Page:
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Quick look inside a List Application for Windows Phone 7

· Mobile Zone

A list application is in no way different from the standard Silverlight application for Windows Phone 7, the only difference being that a list application by default has a menu-like list present and it implements the MVVM design pattern from the very beginning.

Getting Started

First of all, launch Visual Studio 2010 and select New Project. From the C# category, select Silverlight for Windows Phone and there – Windows Phone List Application.

Once you click OK, a basic template will be built and you will see the development environment set up and ready.

The default project contains a lot of sample data that is not needed in this case. I am going to remove  unnecessary data in order to have a simple list layout and nothing more.

First of all, remove the SampleData folder from the solution.

Now, in the main page (MainPage.xaml) as well as in the details page (DetailsPage.xaml), remove the reference to the DataContext that points to sample data.

In the ViewModels folder, open MainViewModel.cs and remove all items in the Items ObservableCollection but one of them (left for experimental purposes).

Build and run the application. The Windows Phone 7 emulator should start and this is what you should see (main menu and opened item):

Looks pretty plain and simple, but it works. Let’s look into the details of this application now.

Digging deeper – how it works?

If you look at the default template for the main page, you can see that the main grid is structured in three separate parts.

A.    The row definitions:

This part basically defines that the grid will have two rows, one of which is set to have a height that will be automatically calculated based on the content structure while the second row will take up the rest of the space.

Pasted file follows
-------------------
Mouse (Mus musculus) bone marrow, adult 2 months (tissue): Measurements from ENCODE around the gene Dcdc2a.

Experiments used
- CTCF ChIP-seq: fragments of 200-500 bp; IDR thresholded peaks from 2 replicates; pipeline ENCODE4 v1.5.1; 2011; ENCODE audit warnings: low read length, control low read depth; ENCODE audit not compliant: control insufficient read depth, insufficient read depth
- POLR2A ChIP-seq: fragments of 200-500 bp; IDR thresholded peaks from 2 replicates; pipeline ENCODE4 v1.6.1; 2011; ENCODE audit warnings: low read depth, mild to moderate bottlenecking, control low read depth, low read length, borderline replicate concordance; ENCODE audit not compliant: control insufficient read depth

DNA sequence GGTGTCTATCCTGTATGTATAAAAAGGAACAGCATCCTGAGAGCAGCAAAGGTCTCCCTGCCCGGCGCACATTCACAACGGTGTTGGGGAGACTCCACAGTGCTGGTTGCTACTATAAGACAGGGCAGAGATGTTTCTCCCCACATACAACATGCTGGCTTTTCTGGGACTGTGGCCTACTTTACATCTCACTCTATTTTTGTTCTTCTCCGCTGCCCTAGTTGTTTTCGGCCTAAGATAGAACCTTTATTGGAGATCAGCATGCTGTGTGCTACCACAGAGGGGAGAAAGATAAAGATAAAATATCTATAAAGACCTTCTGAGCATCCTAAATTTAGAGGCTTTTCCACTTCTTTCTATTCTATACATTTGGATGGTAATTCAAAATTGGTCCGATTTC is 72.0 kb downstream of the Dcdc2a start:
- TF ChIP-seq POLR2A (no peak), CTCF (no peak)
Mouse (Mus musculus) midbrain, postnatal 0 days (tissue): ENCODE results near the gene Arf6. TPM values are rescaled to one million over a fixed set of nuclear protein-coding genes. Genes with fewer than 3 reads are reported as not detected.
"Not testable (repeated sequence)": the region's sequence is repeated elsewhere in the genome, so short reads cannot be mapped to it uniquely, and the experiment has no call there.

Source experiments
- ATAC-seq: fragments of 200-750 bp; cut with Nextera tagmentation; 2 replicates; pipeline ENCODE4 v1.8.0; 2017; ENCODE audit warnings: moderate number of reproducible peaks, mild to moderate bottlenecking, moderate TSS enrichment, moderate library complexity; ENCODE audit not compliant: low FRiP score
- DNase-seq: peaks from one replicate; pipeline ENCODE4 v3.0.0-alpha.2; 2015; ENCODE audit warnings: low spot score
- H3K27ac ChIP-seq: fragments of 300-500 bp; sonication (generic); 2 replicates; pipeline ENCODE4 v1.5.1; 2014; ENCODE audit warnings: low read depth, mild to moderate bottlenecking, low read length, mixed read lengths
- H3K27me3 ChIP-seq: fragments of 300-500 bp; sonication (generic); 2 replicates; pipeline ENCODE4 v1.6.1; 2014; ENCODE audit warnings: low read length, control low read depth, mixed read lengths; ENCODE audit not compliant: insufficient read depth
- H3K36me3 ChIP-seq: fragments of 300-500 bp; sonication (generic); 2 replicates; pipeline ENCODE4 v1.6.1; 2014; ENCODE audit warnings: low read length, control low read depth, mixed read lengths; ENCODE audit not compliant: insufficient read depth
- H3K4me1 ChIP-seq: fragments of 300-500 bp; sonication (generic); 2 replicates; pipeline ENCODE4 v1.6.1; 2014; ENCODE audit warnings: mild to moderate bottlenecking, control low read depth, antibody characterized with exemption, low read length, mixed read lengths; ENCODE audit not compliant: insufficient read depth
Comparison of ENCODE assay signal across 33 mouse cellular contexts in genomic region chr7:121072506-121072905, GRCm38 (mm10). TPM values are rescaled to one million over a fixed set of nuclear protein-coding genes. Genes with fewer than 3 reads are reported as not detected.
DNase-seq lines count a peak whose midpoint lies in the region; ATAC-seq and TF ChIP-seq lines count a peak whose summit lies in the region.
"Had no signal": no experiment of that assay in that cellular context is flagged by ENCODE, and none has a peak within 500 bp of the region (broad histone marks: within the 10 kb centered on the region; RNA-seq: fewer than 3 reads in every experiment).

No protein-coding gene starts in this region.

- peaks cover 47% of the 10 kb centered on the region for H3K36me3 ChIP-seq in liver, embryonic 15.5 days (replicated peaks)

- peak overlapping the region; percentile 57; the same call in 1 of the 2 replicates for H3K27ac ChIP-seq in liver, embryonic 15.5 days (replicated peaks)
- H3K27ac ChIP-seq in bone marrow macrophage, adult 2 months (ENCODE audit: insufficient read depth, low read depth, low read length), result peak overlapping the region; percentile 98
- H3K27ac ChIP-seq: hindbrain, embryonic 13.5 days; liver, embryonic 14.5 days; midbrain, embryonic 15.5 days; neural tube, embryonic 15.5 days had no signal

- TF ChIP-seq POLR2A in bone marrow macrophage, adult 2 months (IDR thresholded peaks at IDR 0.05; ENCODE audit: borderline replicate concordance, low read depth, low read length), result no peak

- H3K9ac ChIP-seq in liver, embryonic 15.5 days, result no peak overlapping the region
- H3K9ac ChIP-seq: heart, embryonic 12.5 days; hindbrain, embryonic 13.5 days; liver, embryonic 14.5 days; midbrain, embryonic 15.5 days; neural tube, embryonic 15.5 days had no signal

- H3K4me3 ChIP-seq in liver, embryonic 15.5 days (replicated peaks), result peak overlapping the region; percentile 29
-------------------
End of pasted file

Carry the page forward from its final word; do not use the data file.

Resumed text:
B.    The application & page title:

As you can see, this specific StackPanel occupies the first row and it contains two unbound TextBlock elements that describe the current page and application by displaying their titles. You can freely modify the values for the Text properties here.

C.    The list:

This is the fundamental part of the main page. The list is bound to the Items ObservableCollection, that you’ve modified in the MainViewModel.cs file. Each item listed there will also be a member of the list on the main page.

Each ListBox item is in fact represented by a data template, defined by a StackPanel instance, with an image and two TextBlock elements (used for the name and description), each of them being bound to a property of the ItemViewModel instance in the Items ObservableCollection.

And this is pretty much it about the main page structure. Let’s look at what’s available in the details page.

Its structure is pretty much the same as the one for the main page, the only difference being the binding. The DataContext for the main grid is set to Items[0], that being the currently selected item for the page in the ItemViewModel collection in the MainViewModel instance. The page title TextBlock element is bound to LineOne, which is a property inside the ItemViewModel instance, that is returned by the DataContext.

The last grid is used to display descriptive information and the TextBlock element is also bound to a property inside the ItemViewModel instance returned by the element bound as the DataContext for the grid.

A view from the inside

I mentioned binding quite a few times here, so let’s take a look at what an instance of ItemViewModel looks like. To do this, open the ItemViewModel.cs file inside the ViewModels folder. Here is the class structure:

public class ItemViewModel : INotifyPropertyChanged
{
private string lineOne;
public string LineOne
{
get
{
return lineOne;
}
set
{
if (value != lineOne)
{
lineOne = value;
NotifyPropertyChanged("LineOne");
}
}
}

private string lineTwo;
public string LineTwo
{
get
{
return lineTwo;
}
set
{
if (value != lineTwo)
{
lineTwo = value;
NotifyPropertyChanged("LineTwo");